A message for our scientists
25 August 2020
Opinion: Our scientists are constantly fighting campaigns of misinformation. This should not be their job, writes Neal Curtis, who takes his hat off to them.
When I was a child I was utterly enthralled by science.
Its explanations of nature and the amazing technological advances that came from it were thrilling. I still remain in awe today, and some part of me still holds onto the thought that I really should have been an astrophysicist working out the origins and structure of the universe. My love of knowledge took me in a different direction, but I still hold a fascination for what science can do. My admiration has only increased during the pandemic. So, I wanted to write a word of thanks to our amazing scientists.
Over recent weeks, this sense of gratitude increased due to the extra work they are now having to do on both mainstream and social media platforms. Throughout the pandemic our scientists have had to work on two fronts. They have needed to do the actual scientific work to counter the virus and map or project rates of infection. In addition they have also had to communicate that work. While the former is what they have trained years to do, the latter—as they will readily admit—is not ordinarily their strength.
In fact, in recent years a whole sub-discipline has emerged that links science with the expertise more readily found in the humanities, and what is known as science communication has become a specialised field of academic work. Translating complex scientific findings in a manner that is clear and understandable is an art. Our scientists have been fortunate to have a government prepared to follow their lead and a Prime Minister who is especially adept at this form of communication.
Throughout the first lockdown, this communication was epitomised in the daily briefings offered by Jacinda Ardern and Dr Ashley Bloomfield, supported by the brilliance of Dr Siouxsie Wiles and her partner in communication, cartoonist Toby Morris. Because of this we became an international exemplar of how to practice effective science communication.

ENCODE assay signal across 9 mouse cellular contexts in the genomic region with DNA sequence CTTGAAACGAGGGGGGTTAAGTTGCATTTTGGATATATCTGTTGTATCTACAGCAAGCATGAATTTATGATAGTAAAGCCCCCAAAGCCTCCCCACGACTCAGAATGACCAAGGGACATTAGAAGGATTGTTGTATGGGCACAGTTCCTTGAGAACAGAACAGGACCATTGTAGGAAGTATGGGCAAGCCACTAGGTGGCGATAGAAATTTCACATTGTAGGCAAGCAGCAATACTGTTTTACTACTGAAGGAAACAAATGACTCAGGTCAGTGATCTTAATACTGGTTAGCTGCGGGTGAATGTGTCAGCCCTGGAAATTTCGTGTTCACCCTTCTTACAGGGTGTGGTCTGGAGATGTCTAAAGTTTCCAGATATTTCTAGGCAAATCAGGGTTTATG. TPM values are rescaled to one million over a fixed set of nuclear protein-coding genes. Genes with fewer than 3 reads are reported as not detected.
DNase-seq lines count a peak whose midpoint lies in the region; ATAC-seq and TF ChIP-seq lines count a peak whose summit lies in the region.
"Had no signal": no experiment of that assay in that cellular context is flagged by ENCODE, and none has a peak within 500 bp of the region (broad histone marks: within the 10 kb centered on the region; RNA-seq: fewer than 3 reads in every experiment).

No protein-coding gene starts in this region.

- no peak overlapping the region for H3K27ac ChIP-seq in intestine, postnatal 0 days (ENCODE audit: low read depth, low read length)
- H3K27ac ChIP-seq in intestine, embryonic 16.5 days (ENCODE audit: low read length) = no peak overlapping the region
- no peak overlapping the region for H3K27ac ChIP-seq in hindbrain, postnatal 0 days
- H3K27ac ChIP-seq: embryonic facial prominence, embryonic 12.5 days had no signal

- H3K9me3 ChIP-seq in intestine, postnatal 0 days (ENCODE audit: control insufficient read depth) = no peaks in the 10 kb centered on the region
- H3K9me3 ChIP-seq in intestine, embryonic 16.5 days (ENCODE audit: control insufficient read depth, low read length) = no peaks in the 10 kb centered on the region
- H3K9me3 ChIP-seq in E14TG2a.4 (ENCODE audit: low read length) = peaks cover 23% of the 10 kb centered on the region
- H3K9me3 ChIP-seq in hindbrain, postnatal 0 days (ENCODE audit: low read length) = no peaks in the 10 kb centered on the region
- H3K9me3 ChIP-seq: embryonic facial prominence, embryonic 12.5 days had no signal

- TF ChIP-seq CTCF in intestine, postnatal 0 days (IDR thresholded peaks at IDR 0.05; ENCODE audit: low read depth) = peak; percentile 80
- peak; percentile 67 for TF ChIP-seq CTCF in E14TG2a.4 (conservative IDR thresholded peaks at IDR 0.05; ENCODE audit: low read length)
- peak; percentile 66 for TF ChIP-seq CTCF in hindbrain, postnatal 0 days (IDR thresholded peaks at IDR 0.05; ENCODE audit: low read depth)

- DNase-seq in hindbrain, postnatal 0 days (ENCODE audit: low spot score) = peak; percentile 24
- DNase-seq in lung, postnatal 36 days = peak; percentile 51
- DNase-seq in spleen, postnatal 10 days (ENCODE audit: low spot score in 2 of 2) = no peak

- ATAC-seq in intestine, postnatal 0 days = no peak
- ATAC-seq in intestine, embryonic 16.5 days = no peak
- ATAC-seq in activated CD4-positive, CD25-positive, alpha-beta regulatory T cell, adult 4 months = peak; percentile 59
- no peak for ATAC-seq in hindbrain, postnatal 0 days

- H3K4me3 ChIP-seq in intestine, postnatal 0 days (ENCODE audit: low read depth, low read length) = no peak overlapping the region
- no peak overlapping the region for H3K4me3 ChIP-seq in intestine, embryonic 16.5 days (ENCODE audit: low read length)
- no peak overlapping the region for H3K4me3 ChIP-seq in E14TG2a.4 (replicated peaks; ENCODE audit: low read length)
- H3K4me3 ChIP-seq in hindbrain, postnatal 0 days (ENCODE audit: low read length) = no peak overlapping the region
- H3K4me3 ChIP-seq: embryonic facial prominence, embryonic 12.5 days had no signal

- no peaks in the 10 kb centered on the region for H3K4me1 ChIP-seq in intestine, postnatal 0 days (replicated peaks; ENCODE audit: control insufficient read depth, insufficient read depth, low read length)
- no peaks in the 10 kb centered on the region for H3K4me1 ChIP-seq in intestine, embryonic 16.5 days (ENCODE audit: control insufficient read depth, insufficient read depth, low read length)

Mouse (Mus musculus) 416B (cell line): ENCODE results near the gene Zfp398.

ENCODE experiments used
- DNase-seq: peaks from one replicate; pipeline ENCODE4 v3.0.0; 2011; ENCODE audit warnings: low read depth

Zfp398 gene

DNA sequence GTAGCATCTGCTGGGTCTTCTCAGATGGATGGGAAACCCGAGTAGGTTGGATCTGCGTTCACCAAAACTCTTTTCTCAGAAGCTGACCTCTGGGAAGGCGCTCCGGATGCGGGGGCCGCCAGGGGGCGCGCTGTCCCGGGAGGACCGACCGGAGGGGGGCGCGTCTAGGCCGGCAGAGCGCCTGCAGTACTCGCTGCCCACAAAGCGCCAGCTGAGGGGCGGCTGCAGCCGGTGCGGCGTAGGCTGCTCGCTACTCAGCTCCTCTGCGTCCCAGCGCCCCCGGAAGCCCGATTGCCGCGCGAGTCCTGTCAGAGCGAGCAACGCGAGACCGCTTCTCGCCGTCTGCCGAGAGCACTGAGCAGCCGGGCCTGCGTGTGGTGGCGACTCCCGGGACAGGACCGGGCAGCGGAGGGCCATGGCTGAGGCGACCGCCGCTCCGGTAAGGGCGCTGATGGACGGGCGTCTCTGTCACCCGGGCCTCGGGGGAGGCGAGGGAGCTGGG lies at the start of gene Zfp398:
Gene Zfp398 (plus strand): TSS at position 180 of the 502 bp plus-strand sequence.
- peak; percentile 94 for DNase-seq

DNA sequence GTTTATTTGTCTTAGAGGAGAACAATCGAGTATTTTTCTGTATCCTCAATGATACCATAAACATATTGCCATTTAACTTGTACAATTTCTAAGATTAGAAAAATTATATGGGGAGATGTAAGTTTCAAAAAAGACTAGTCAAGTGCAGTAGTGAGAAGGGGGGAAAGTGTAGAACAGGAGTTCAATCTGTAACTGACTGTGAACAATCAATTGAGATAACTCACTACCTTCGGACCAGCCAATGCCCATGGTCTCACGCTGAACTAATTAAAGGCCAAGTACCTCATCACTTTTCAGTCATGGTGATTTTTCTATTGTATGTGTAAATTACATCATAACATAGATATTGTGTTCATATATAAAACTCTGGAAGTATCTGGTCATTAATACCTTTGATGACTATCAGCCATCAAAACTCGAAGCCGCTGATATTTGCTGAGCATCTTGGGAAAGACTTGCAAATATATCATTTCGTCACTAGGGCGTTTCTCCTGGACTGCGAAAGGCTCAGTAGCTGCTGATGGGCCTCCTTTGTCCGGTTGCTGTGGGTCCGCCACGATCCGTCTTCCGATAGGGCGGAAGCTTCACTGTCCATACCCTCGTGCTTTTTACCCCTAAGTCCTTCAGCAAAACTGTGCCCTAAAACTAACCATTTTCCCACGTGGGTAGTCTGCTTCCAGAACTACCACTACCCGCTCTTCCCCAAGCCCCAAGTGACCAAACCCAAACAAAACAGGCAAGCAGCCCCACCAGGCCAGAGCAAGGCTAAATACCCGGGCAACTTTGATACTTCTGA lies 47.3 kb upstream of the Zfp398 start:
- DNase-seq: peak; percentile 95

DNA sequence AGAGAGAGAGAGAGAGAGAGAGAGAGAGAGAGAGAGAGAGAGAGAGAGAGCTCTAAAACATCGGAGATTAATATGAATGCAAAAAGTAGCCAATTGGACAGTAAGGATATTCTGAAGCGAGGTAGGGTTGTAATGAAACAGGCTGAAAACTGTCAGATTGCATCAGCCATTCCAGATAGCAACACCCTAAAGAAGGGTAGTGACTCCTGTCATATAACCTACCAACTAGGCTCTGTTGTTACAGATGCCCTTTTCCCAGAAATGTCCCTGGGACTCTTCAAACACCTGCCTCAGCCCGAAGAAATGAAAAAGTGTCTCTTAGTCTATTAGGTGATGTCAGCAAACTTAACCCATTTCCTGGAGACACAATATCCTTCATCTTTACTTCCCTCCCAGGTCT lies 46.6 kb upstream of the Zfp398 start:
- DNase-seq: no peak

In my lifetime, I cannot remember the scientific community and the knowledge of experts being as denigrated and dismissed as it has been over the last decade; and yet the fate of our future, not just in defeating the coronavirus but in maintaining a livable planet, is in their hands.
But the reason my sense of gratitude has grown during the course of the second lockdown is because our scientists are now not only having to do and communicate the science, they are having to fight a campaign of misinformation and even disinformation from those opposed to government policy.
To be honest, this should not be their job. This should be the role of our traditional media. While many journalists and news outlets have stood up to this challenge, others have simply helped to propagate the misinformation.
Of course, in a healthy democracy we should be hearing heterodox and minority opinion, but these should not be circulating disinformation or proposing alternatives where the evidence clearly does not support it. As the saying goes, if one person is saying it’s raining and another person is saying it isn’t, the work of a journalist is not to report both but go outside and confirm which one is correct.
Unlike the government, journalists have no responsibility over policy. They only have a responsibility to the truth. Without being accountable in the way that ministers are, it is easy for many of them to simply offer contrarian opinion for the sake of it, especially if the creation of scandal, outrage and drama—including loud calls for public officials to resign—brings you readers, viewers or listeners.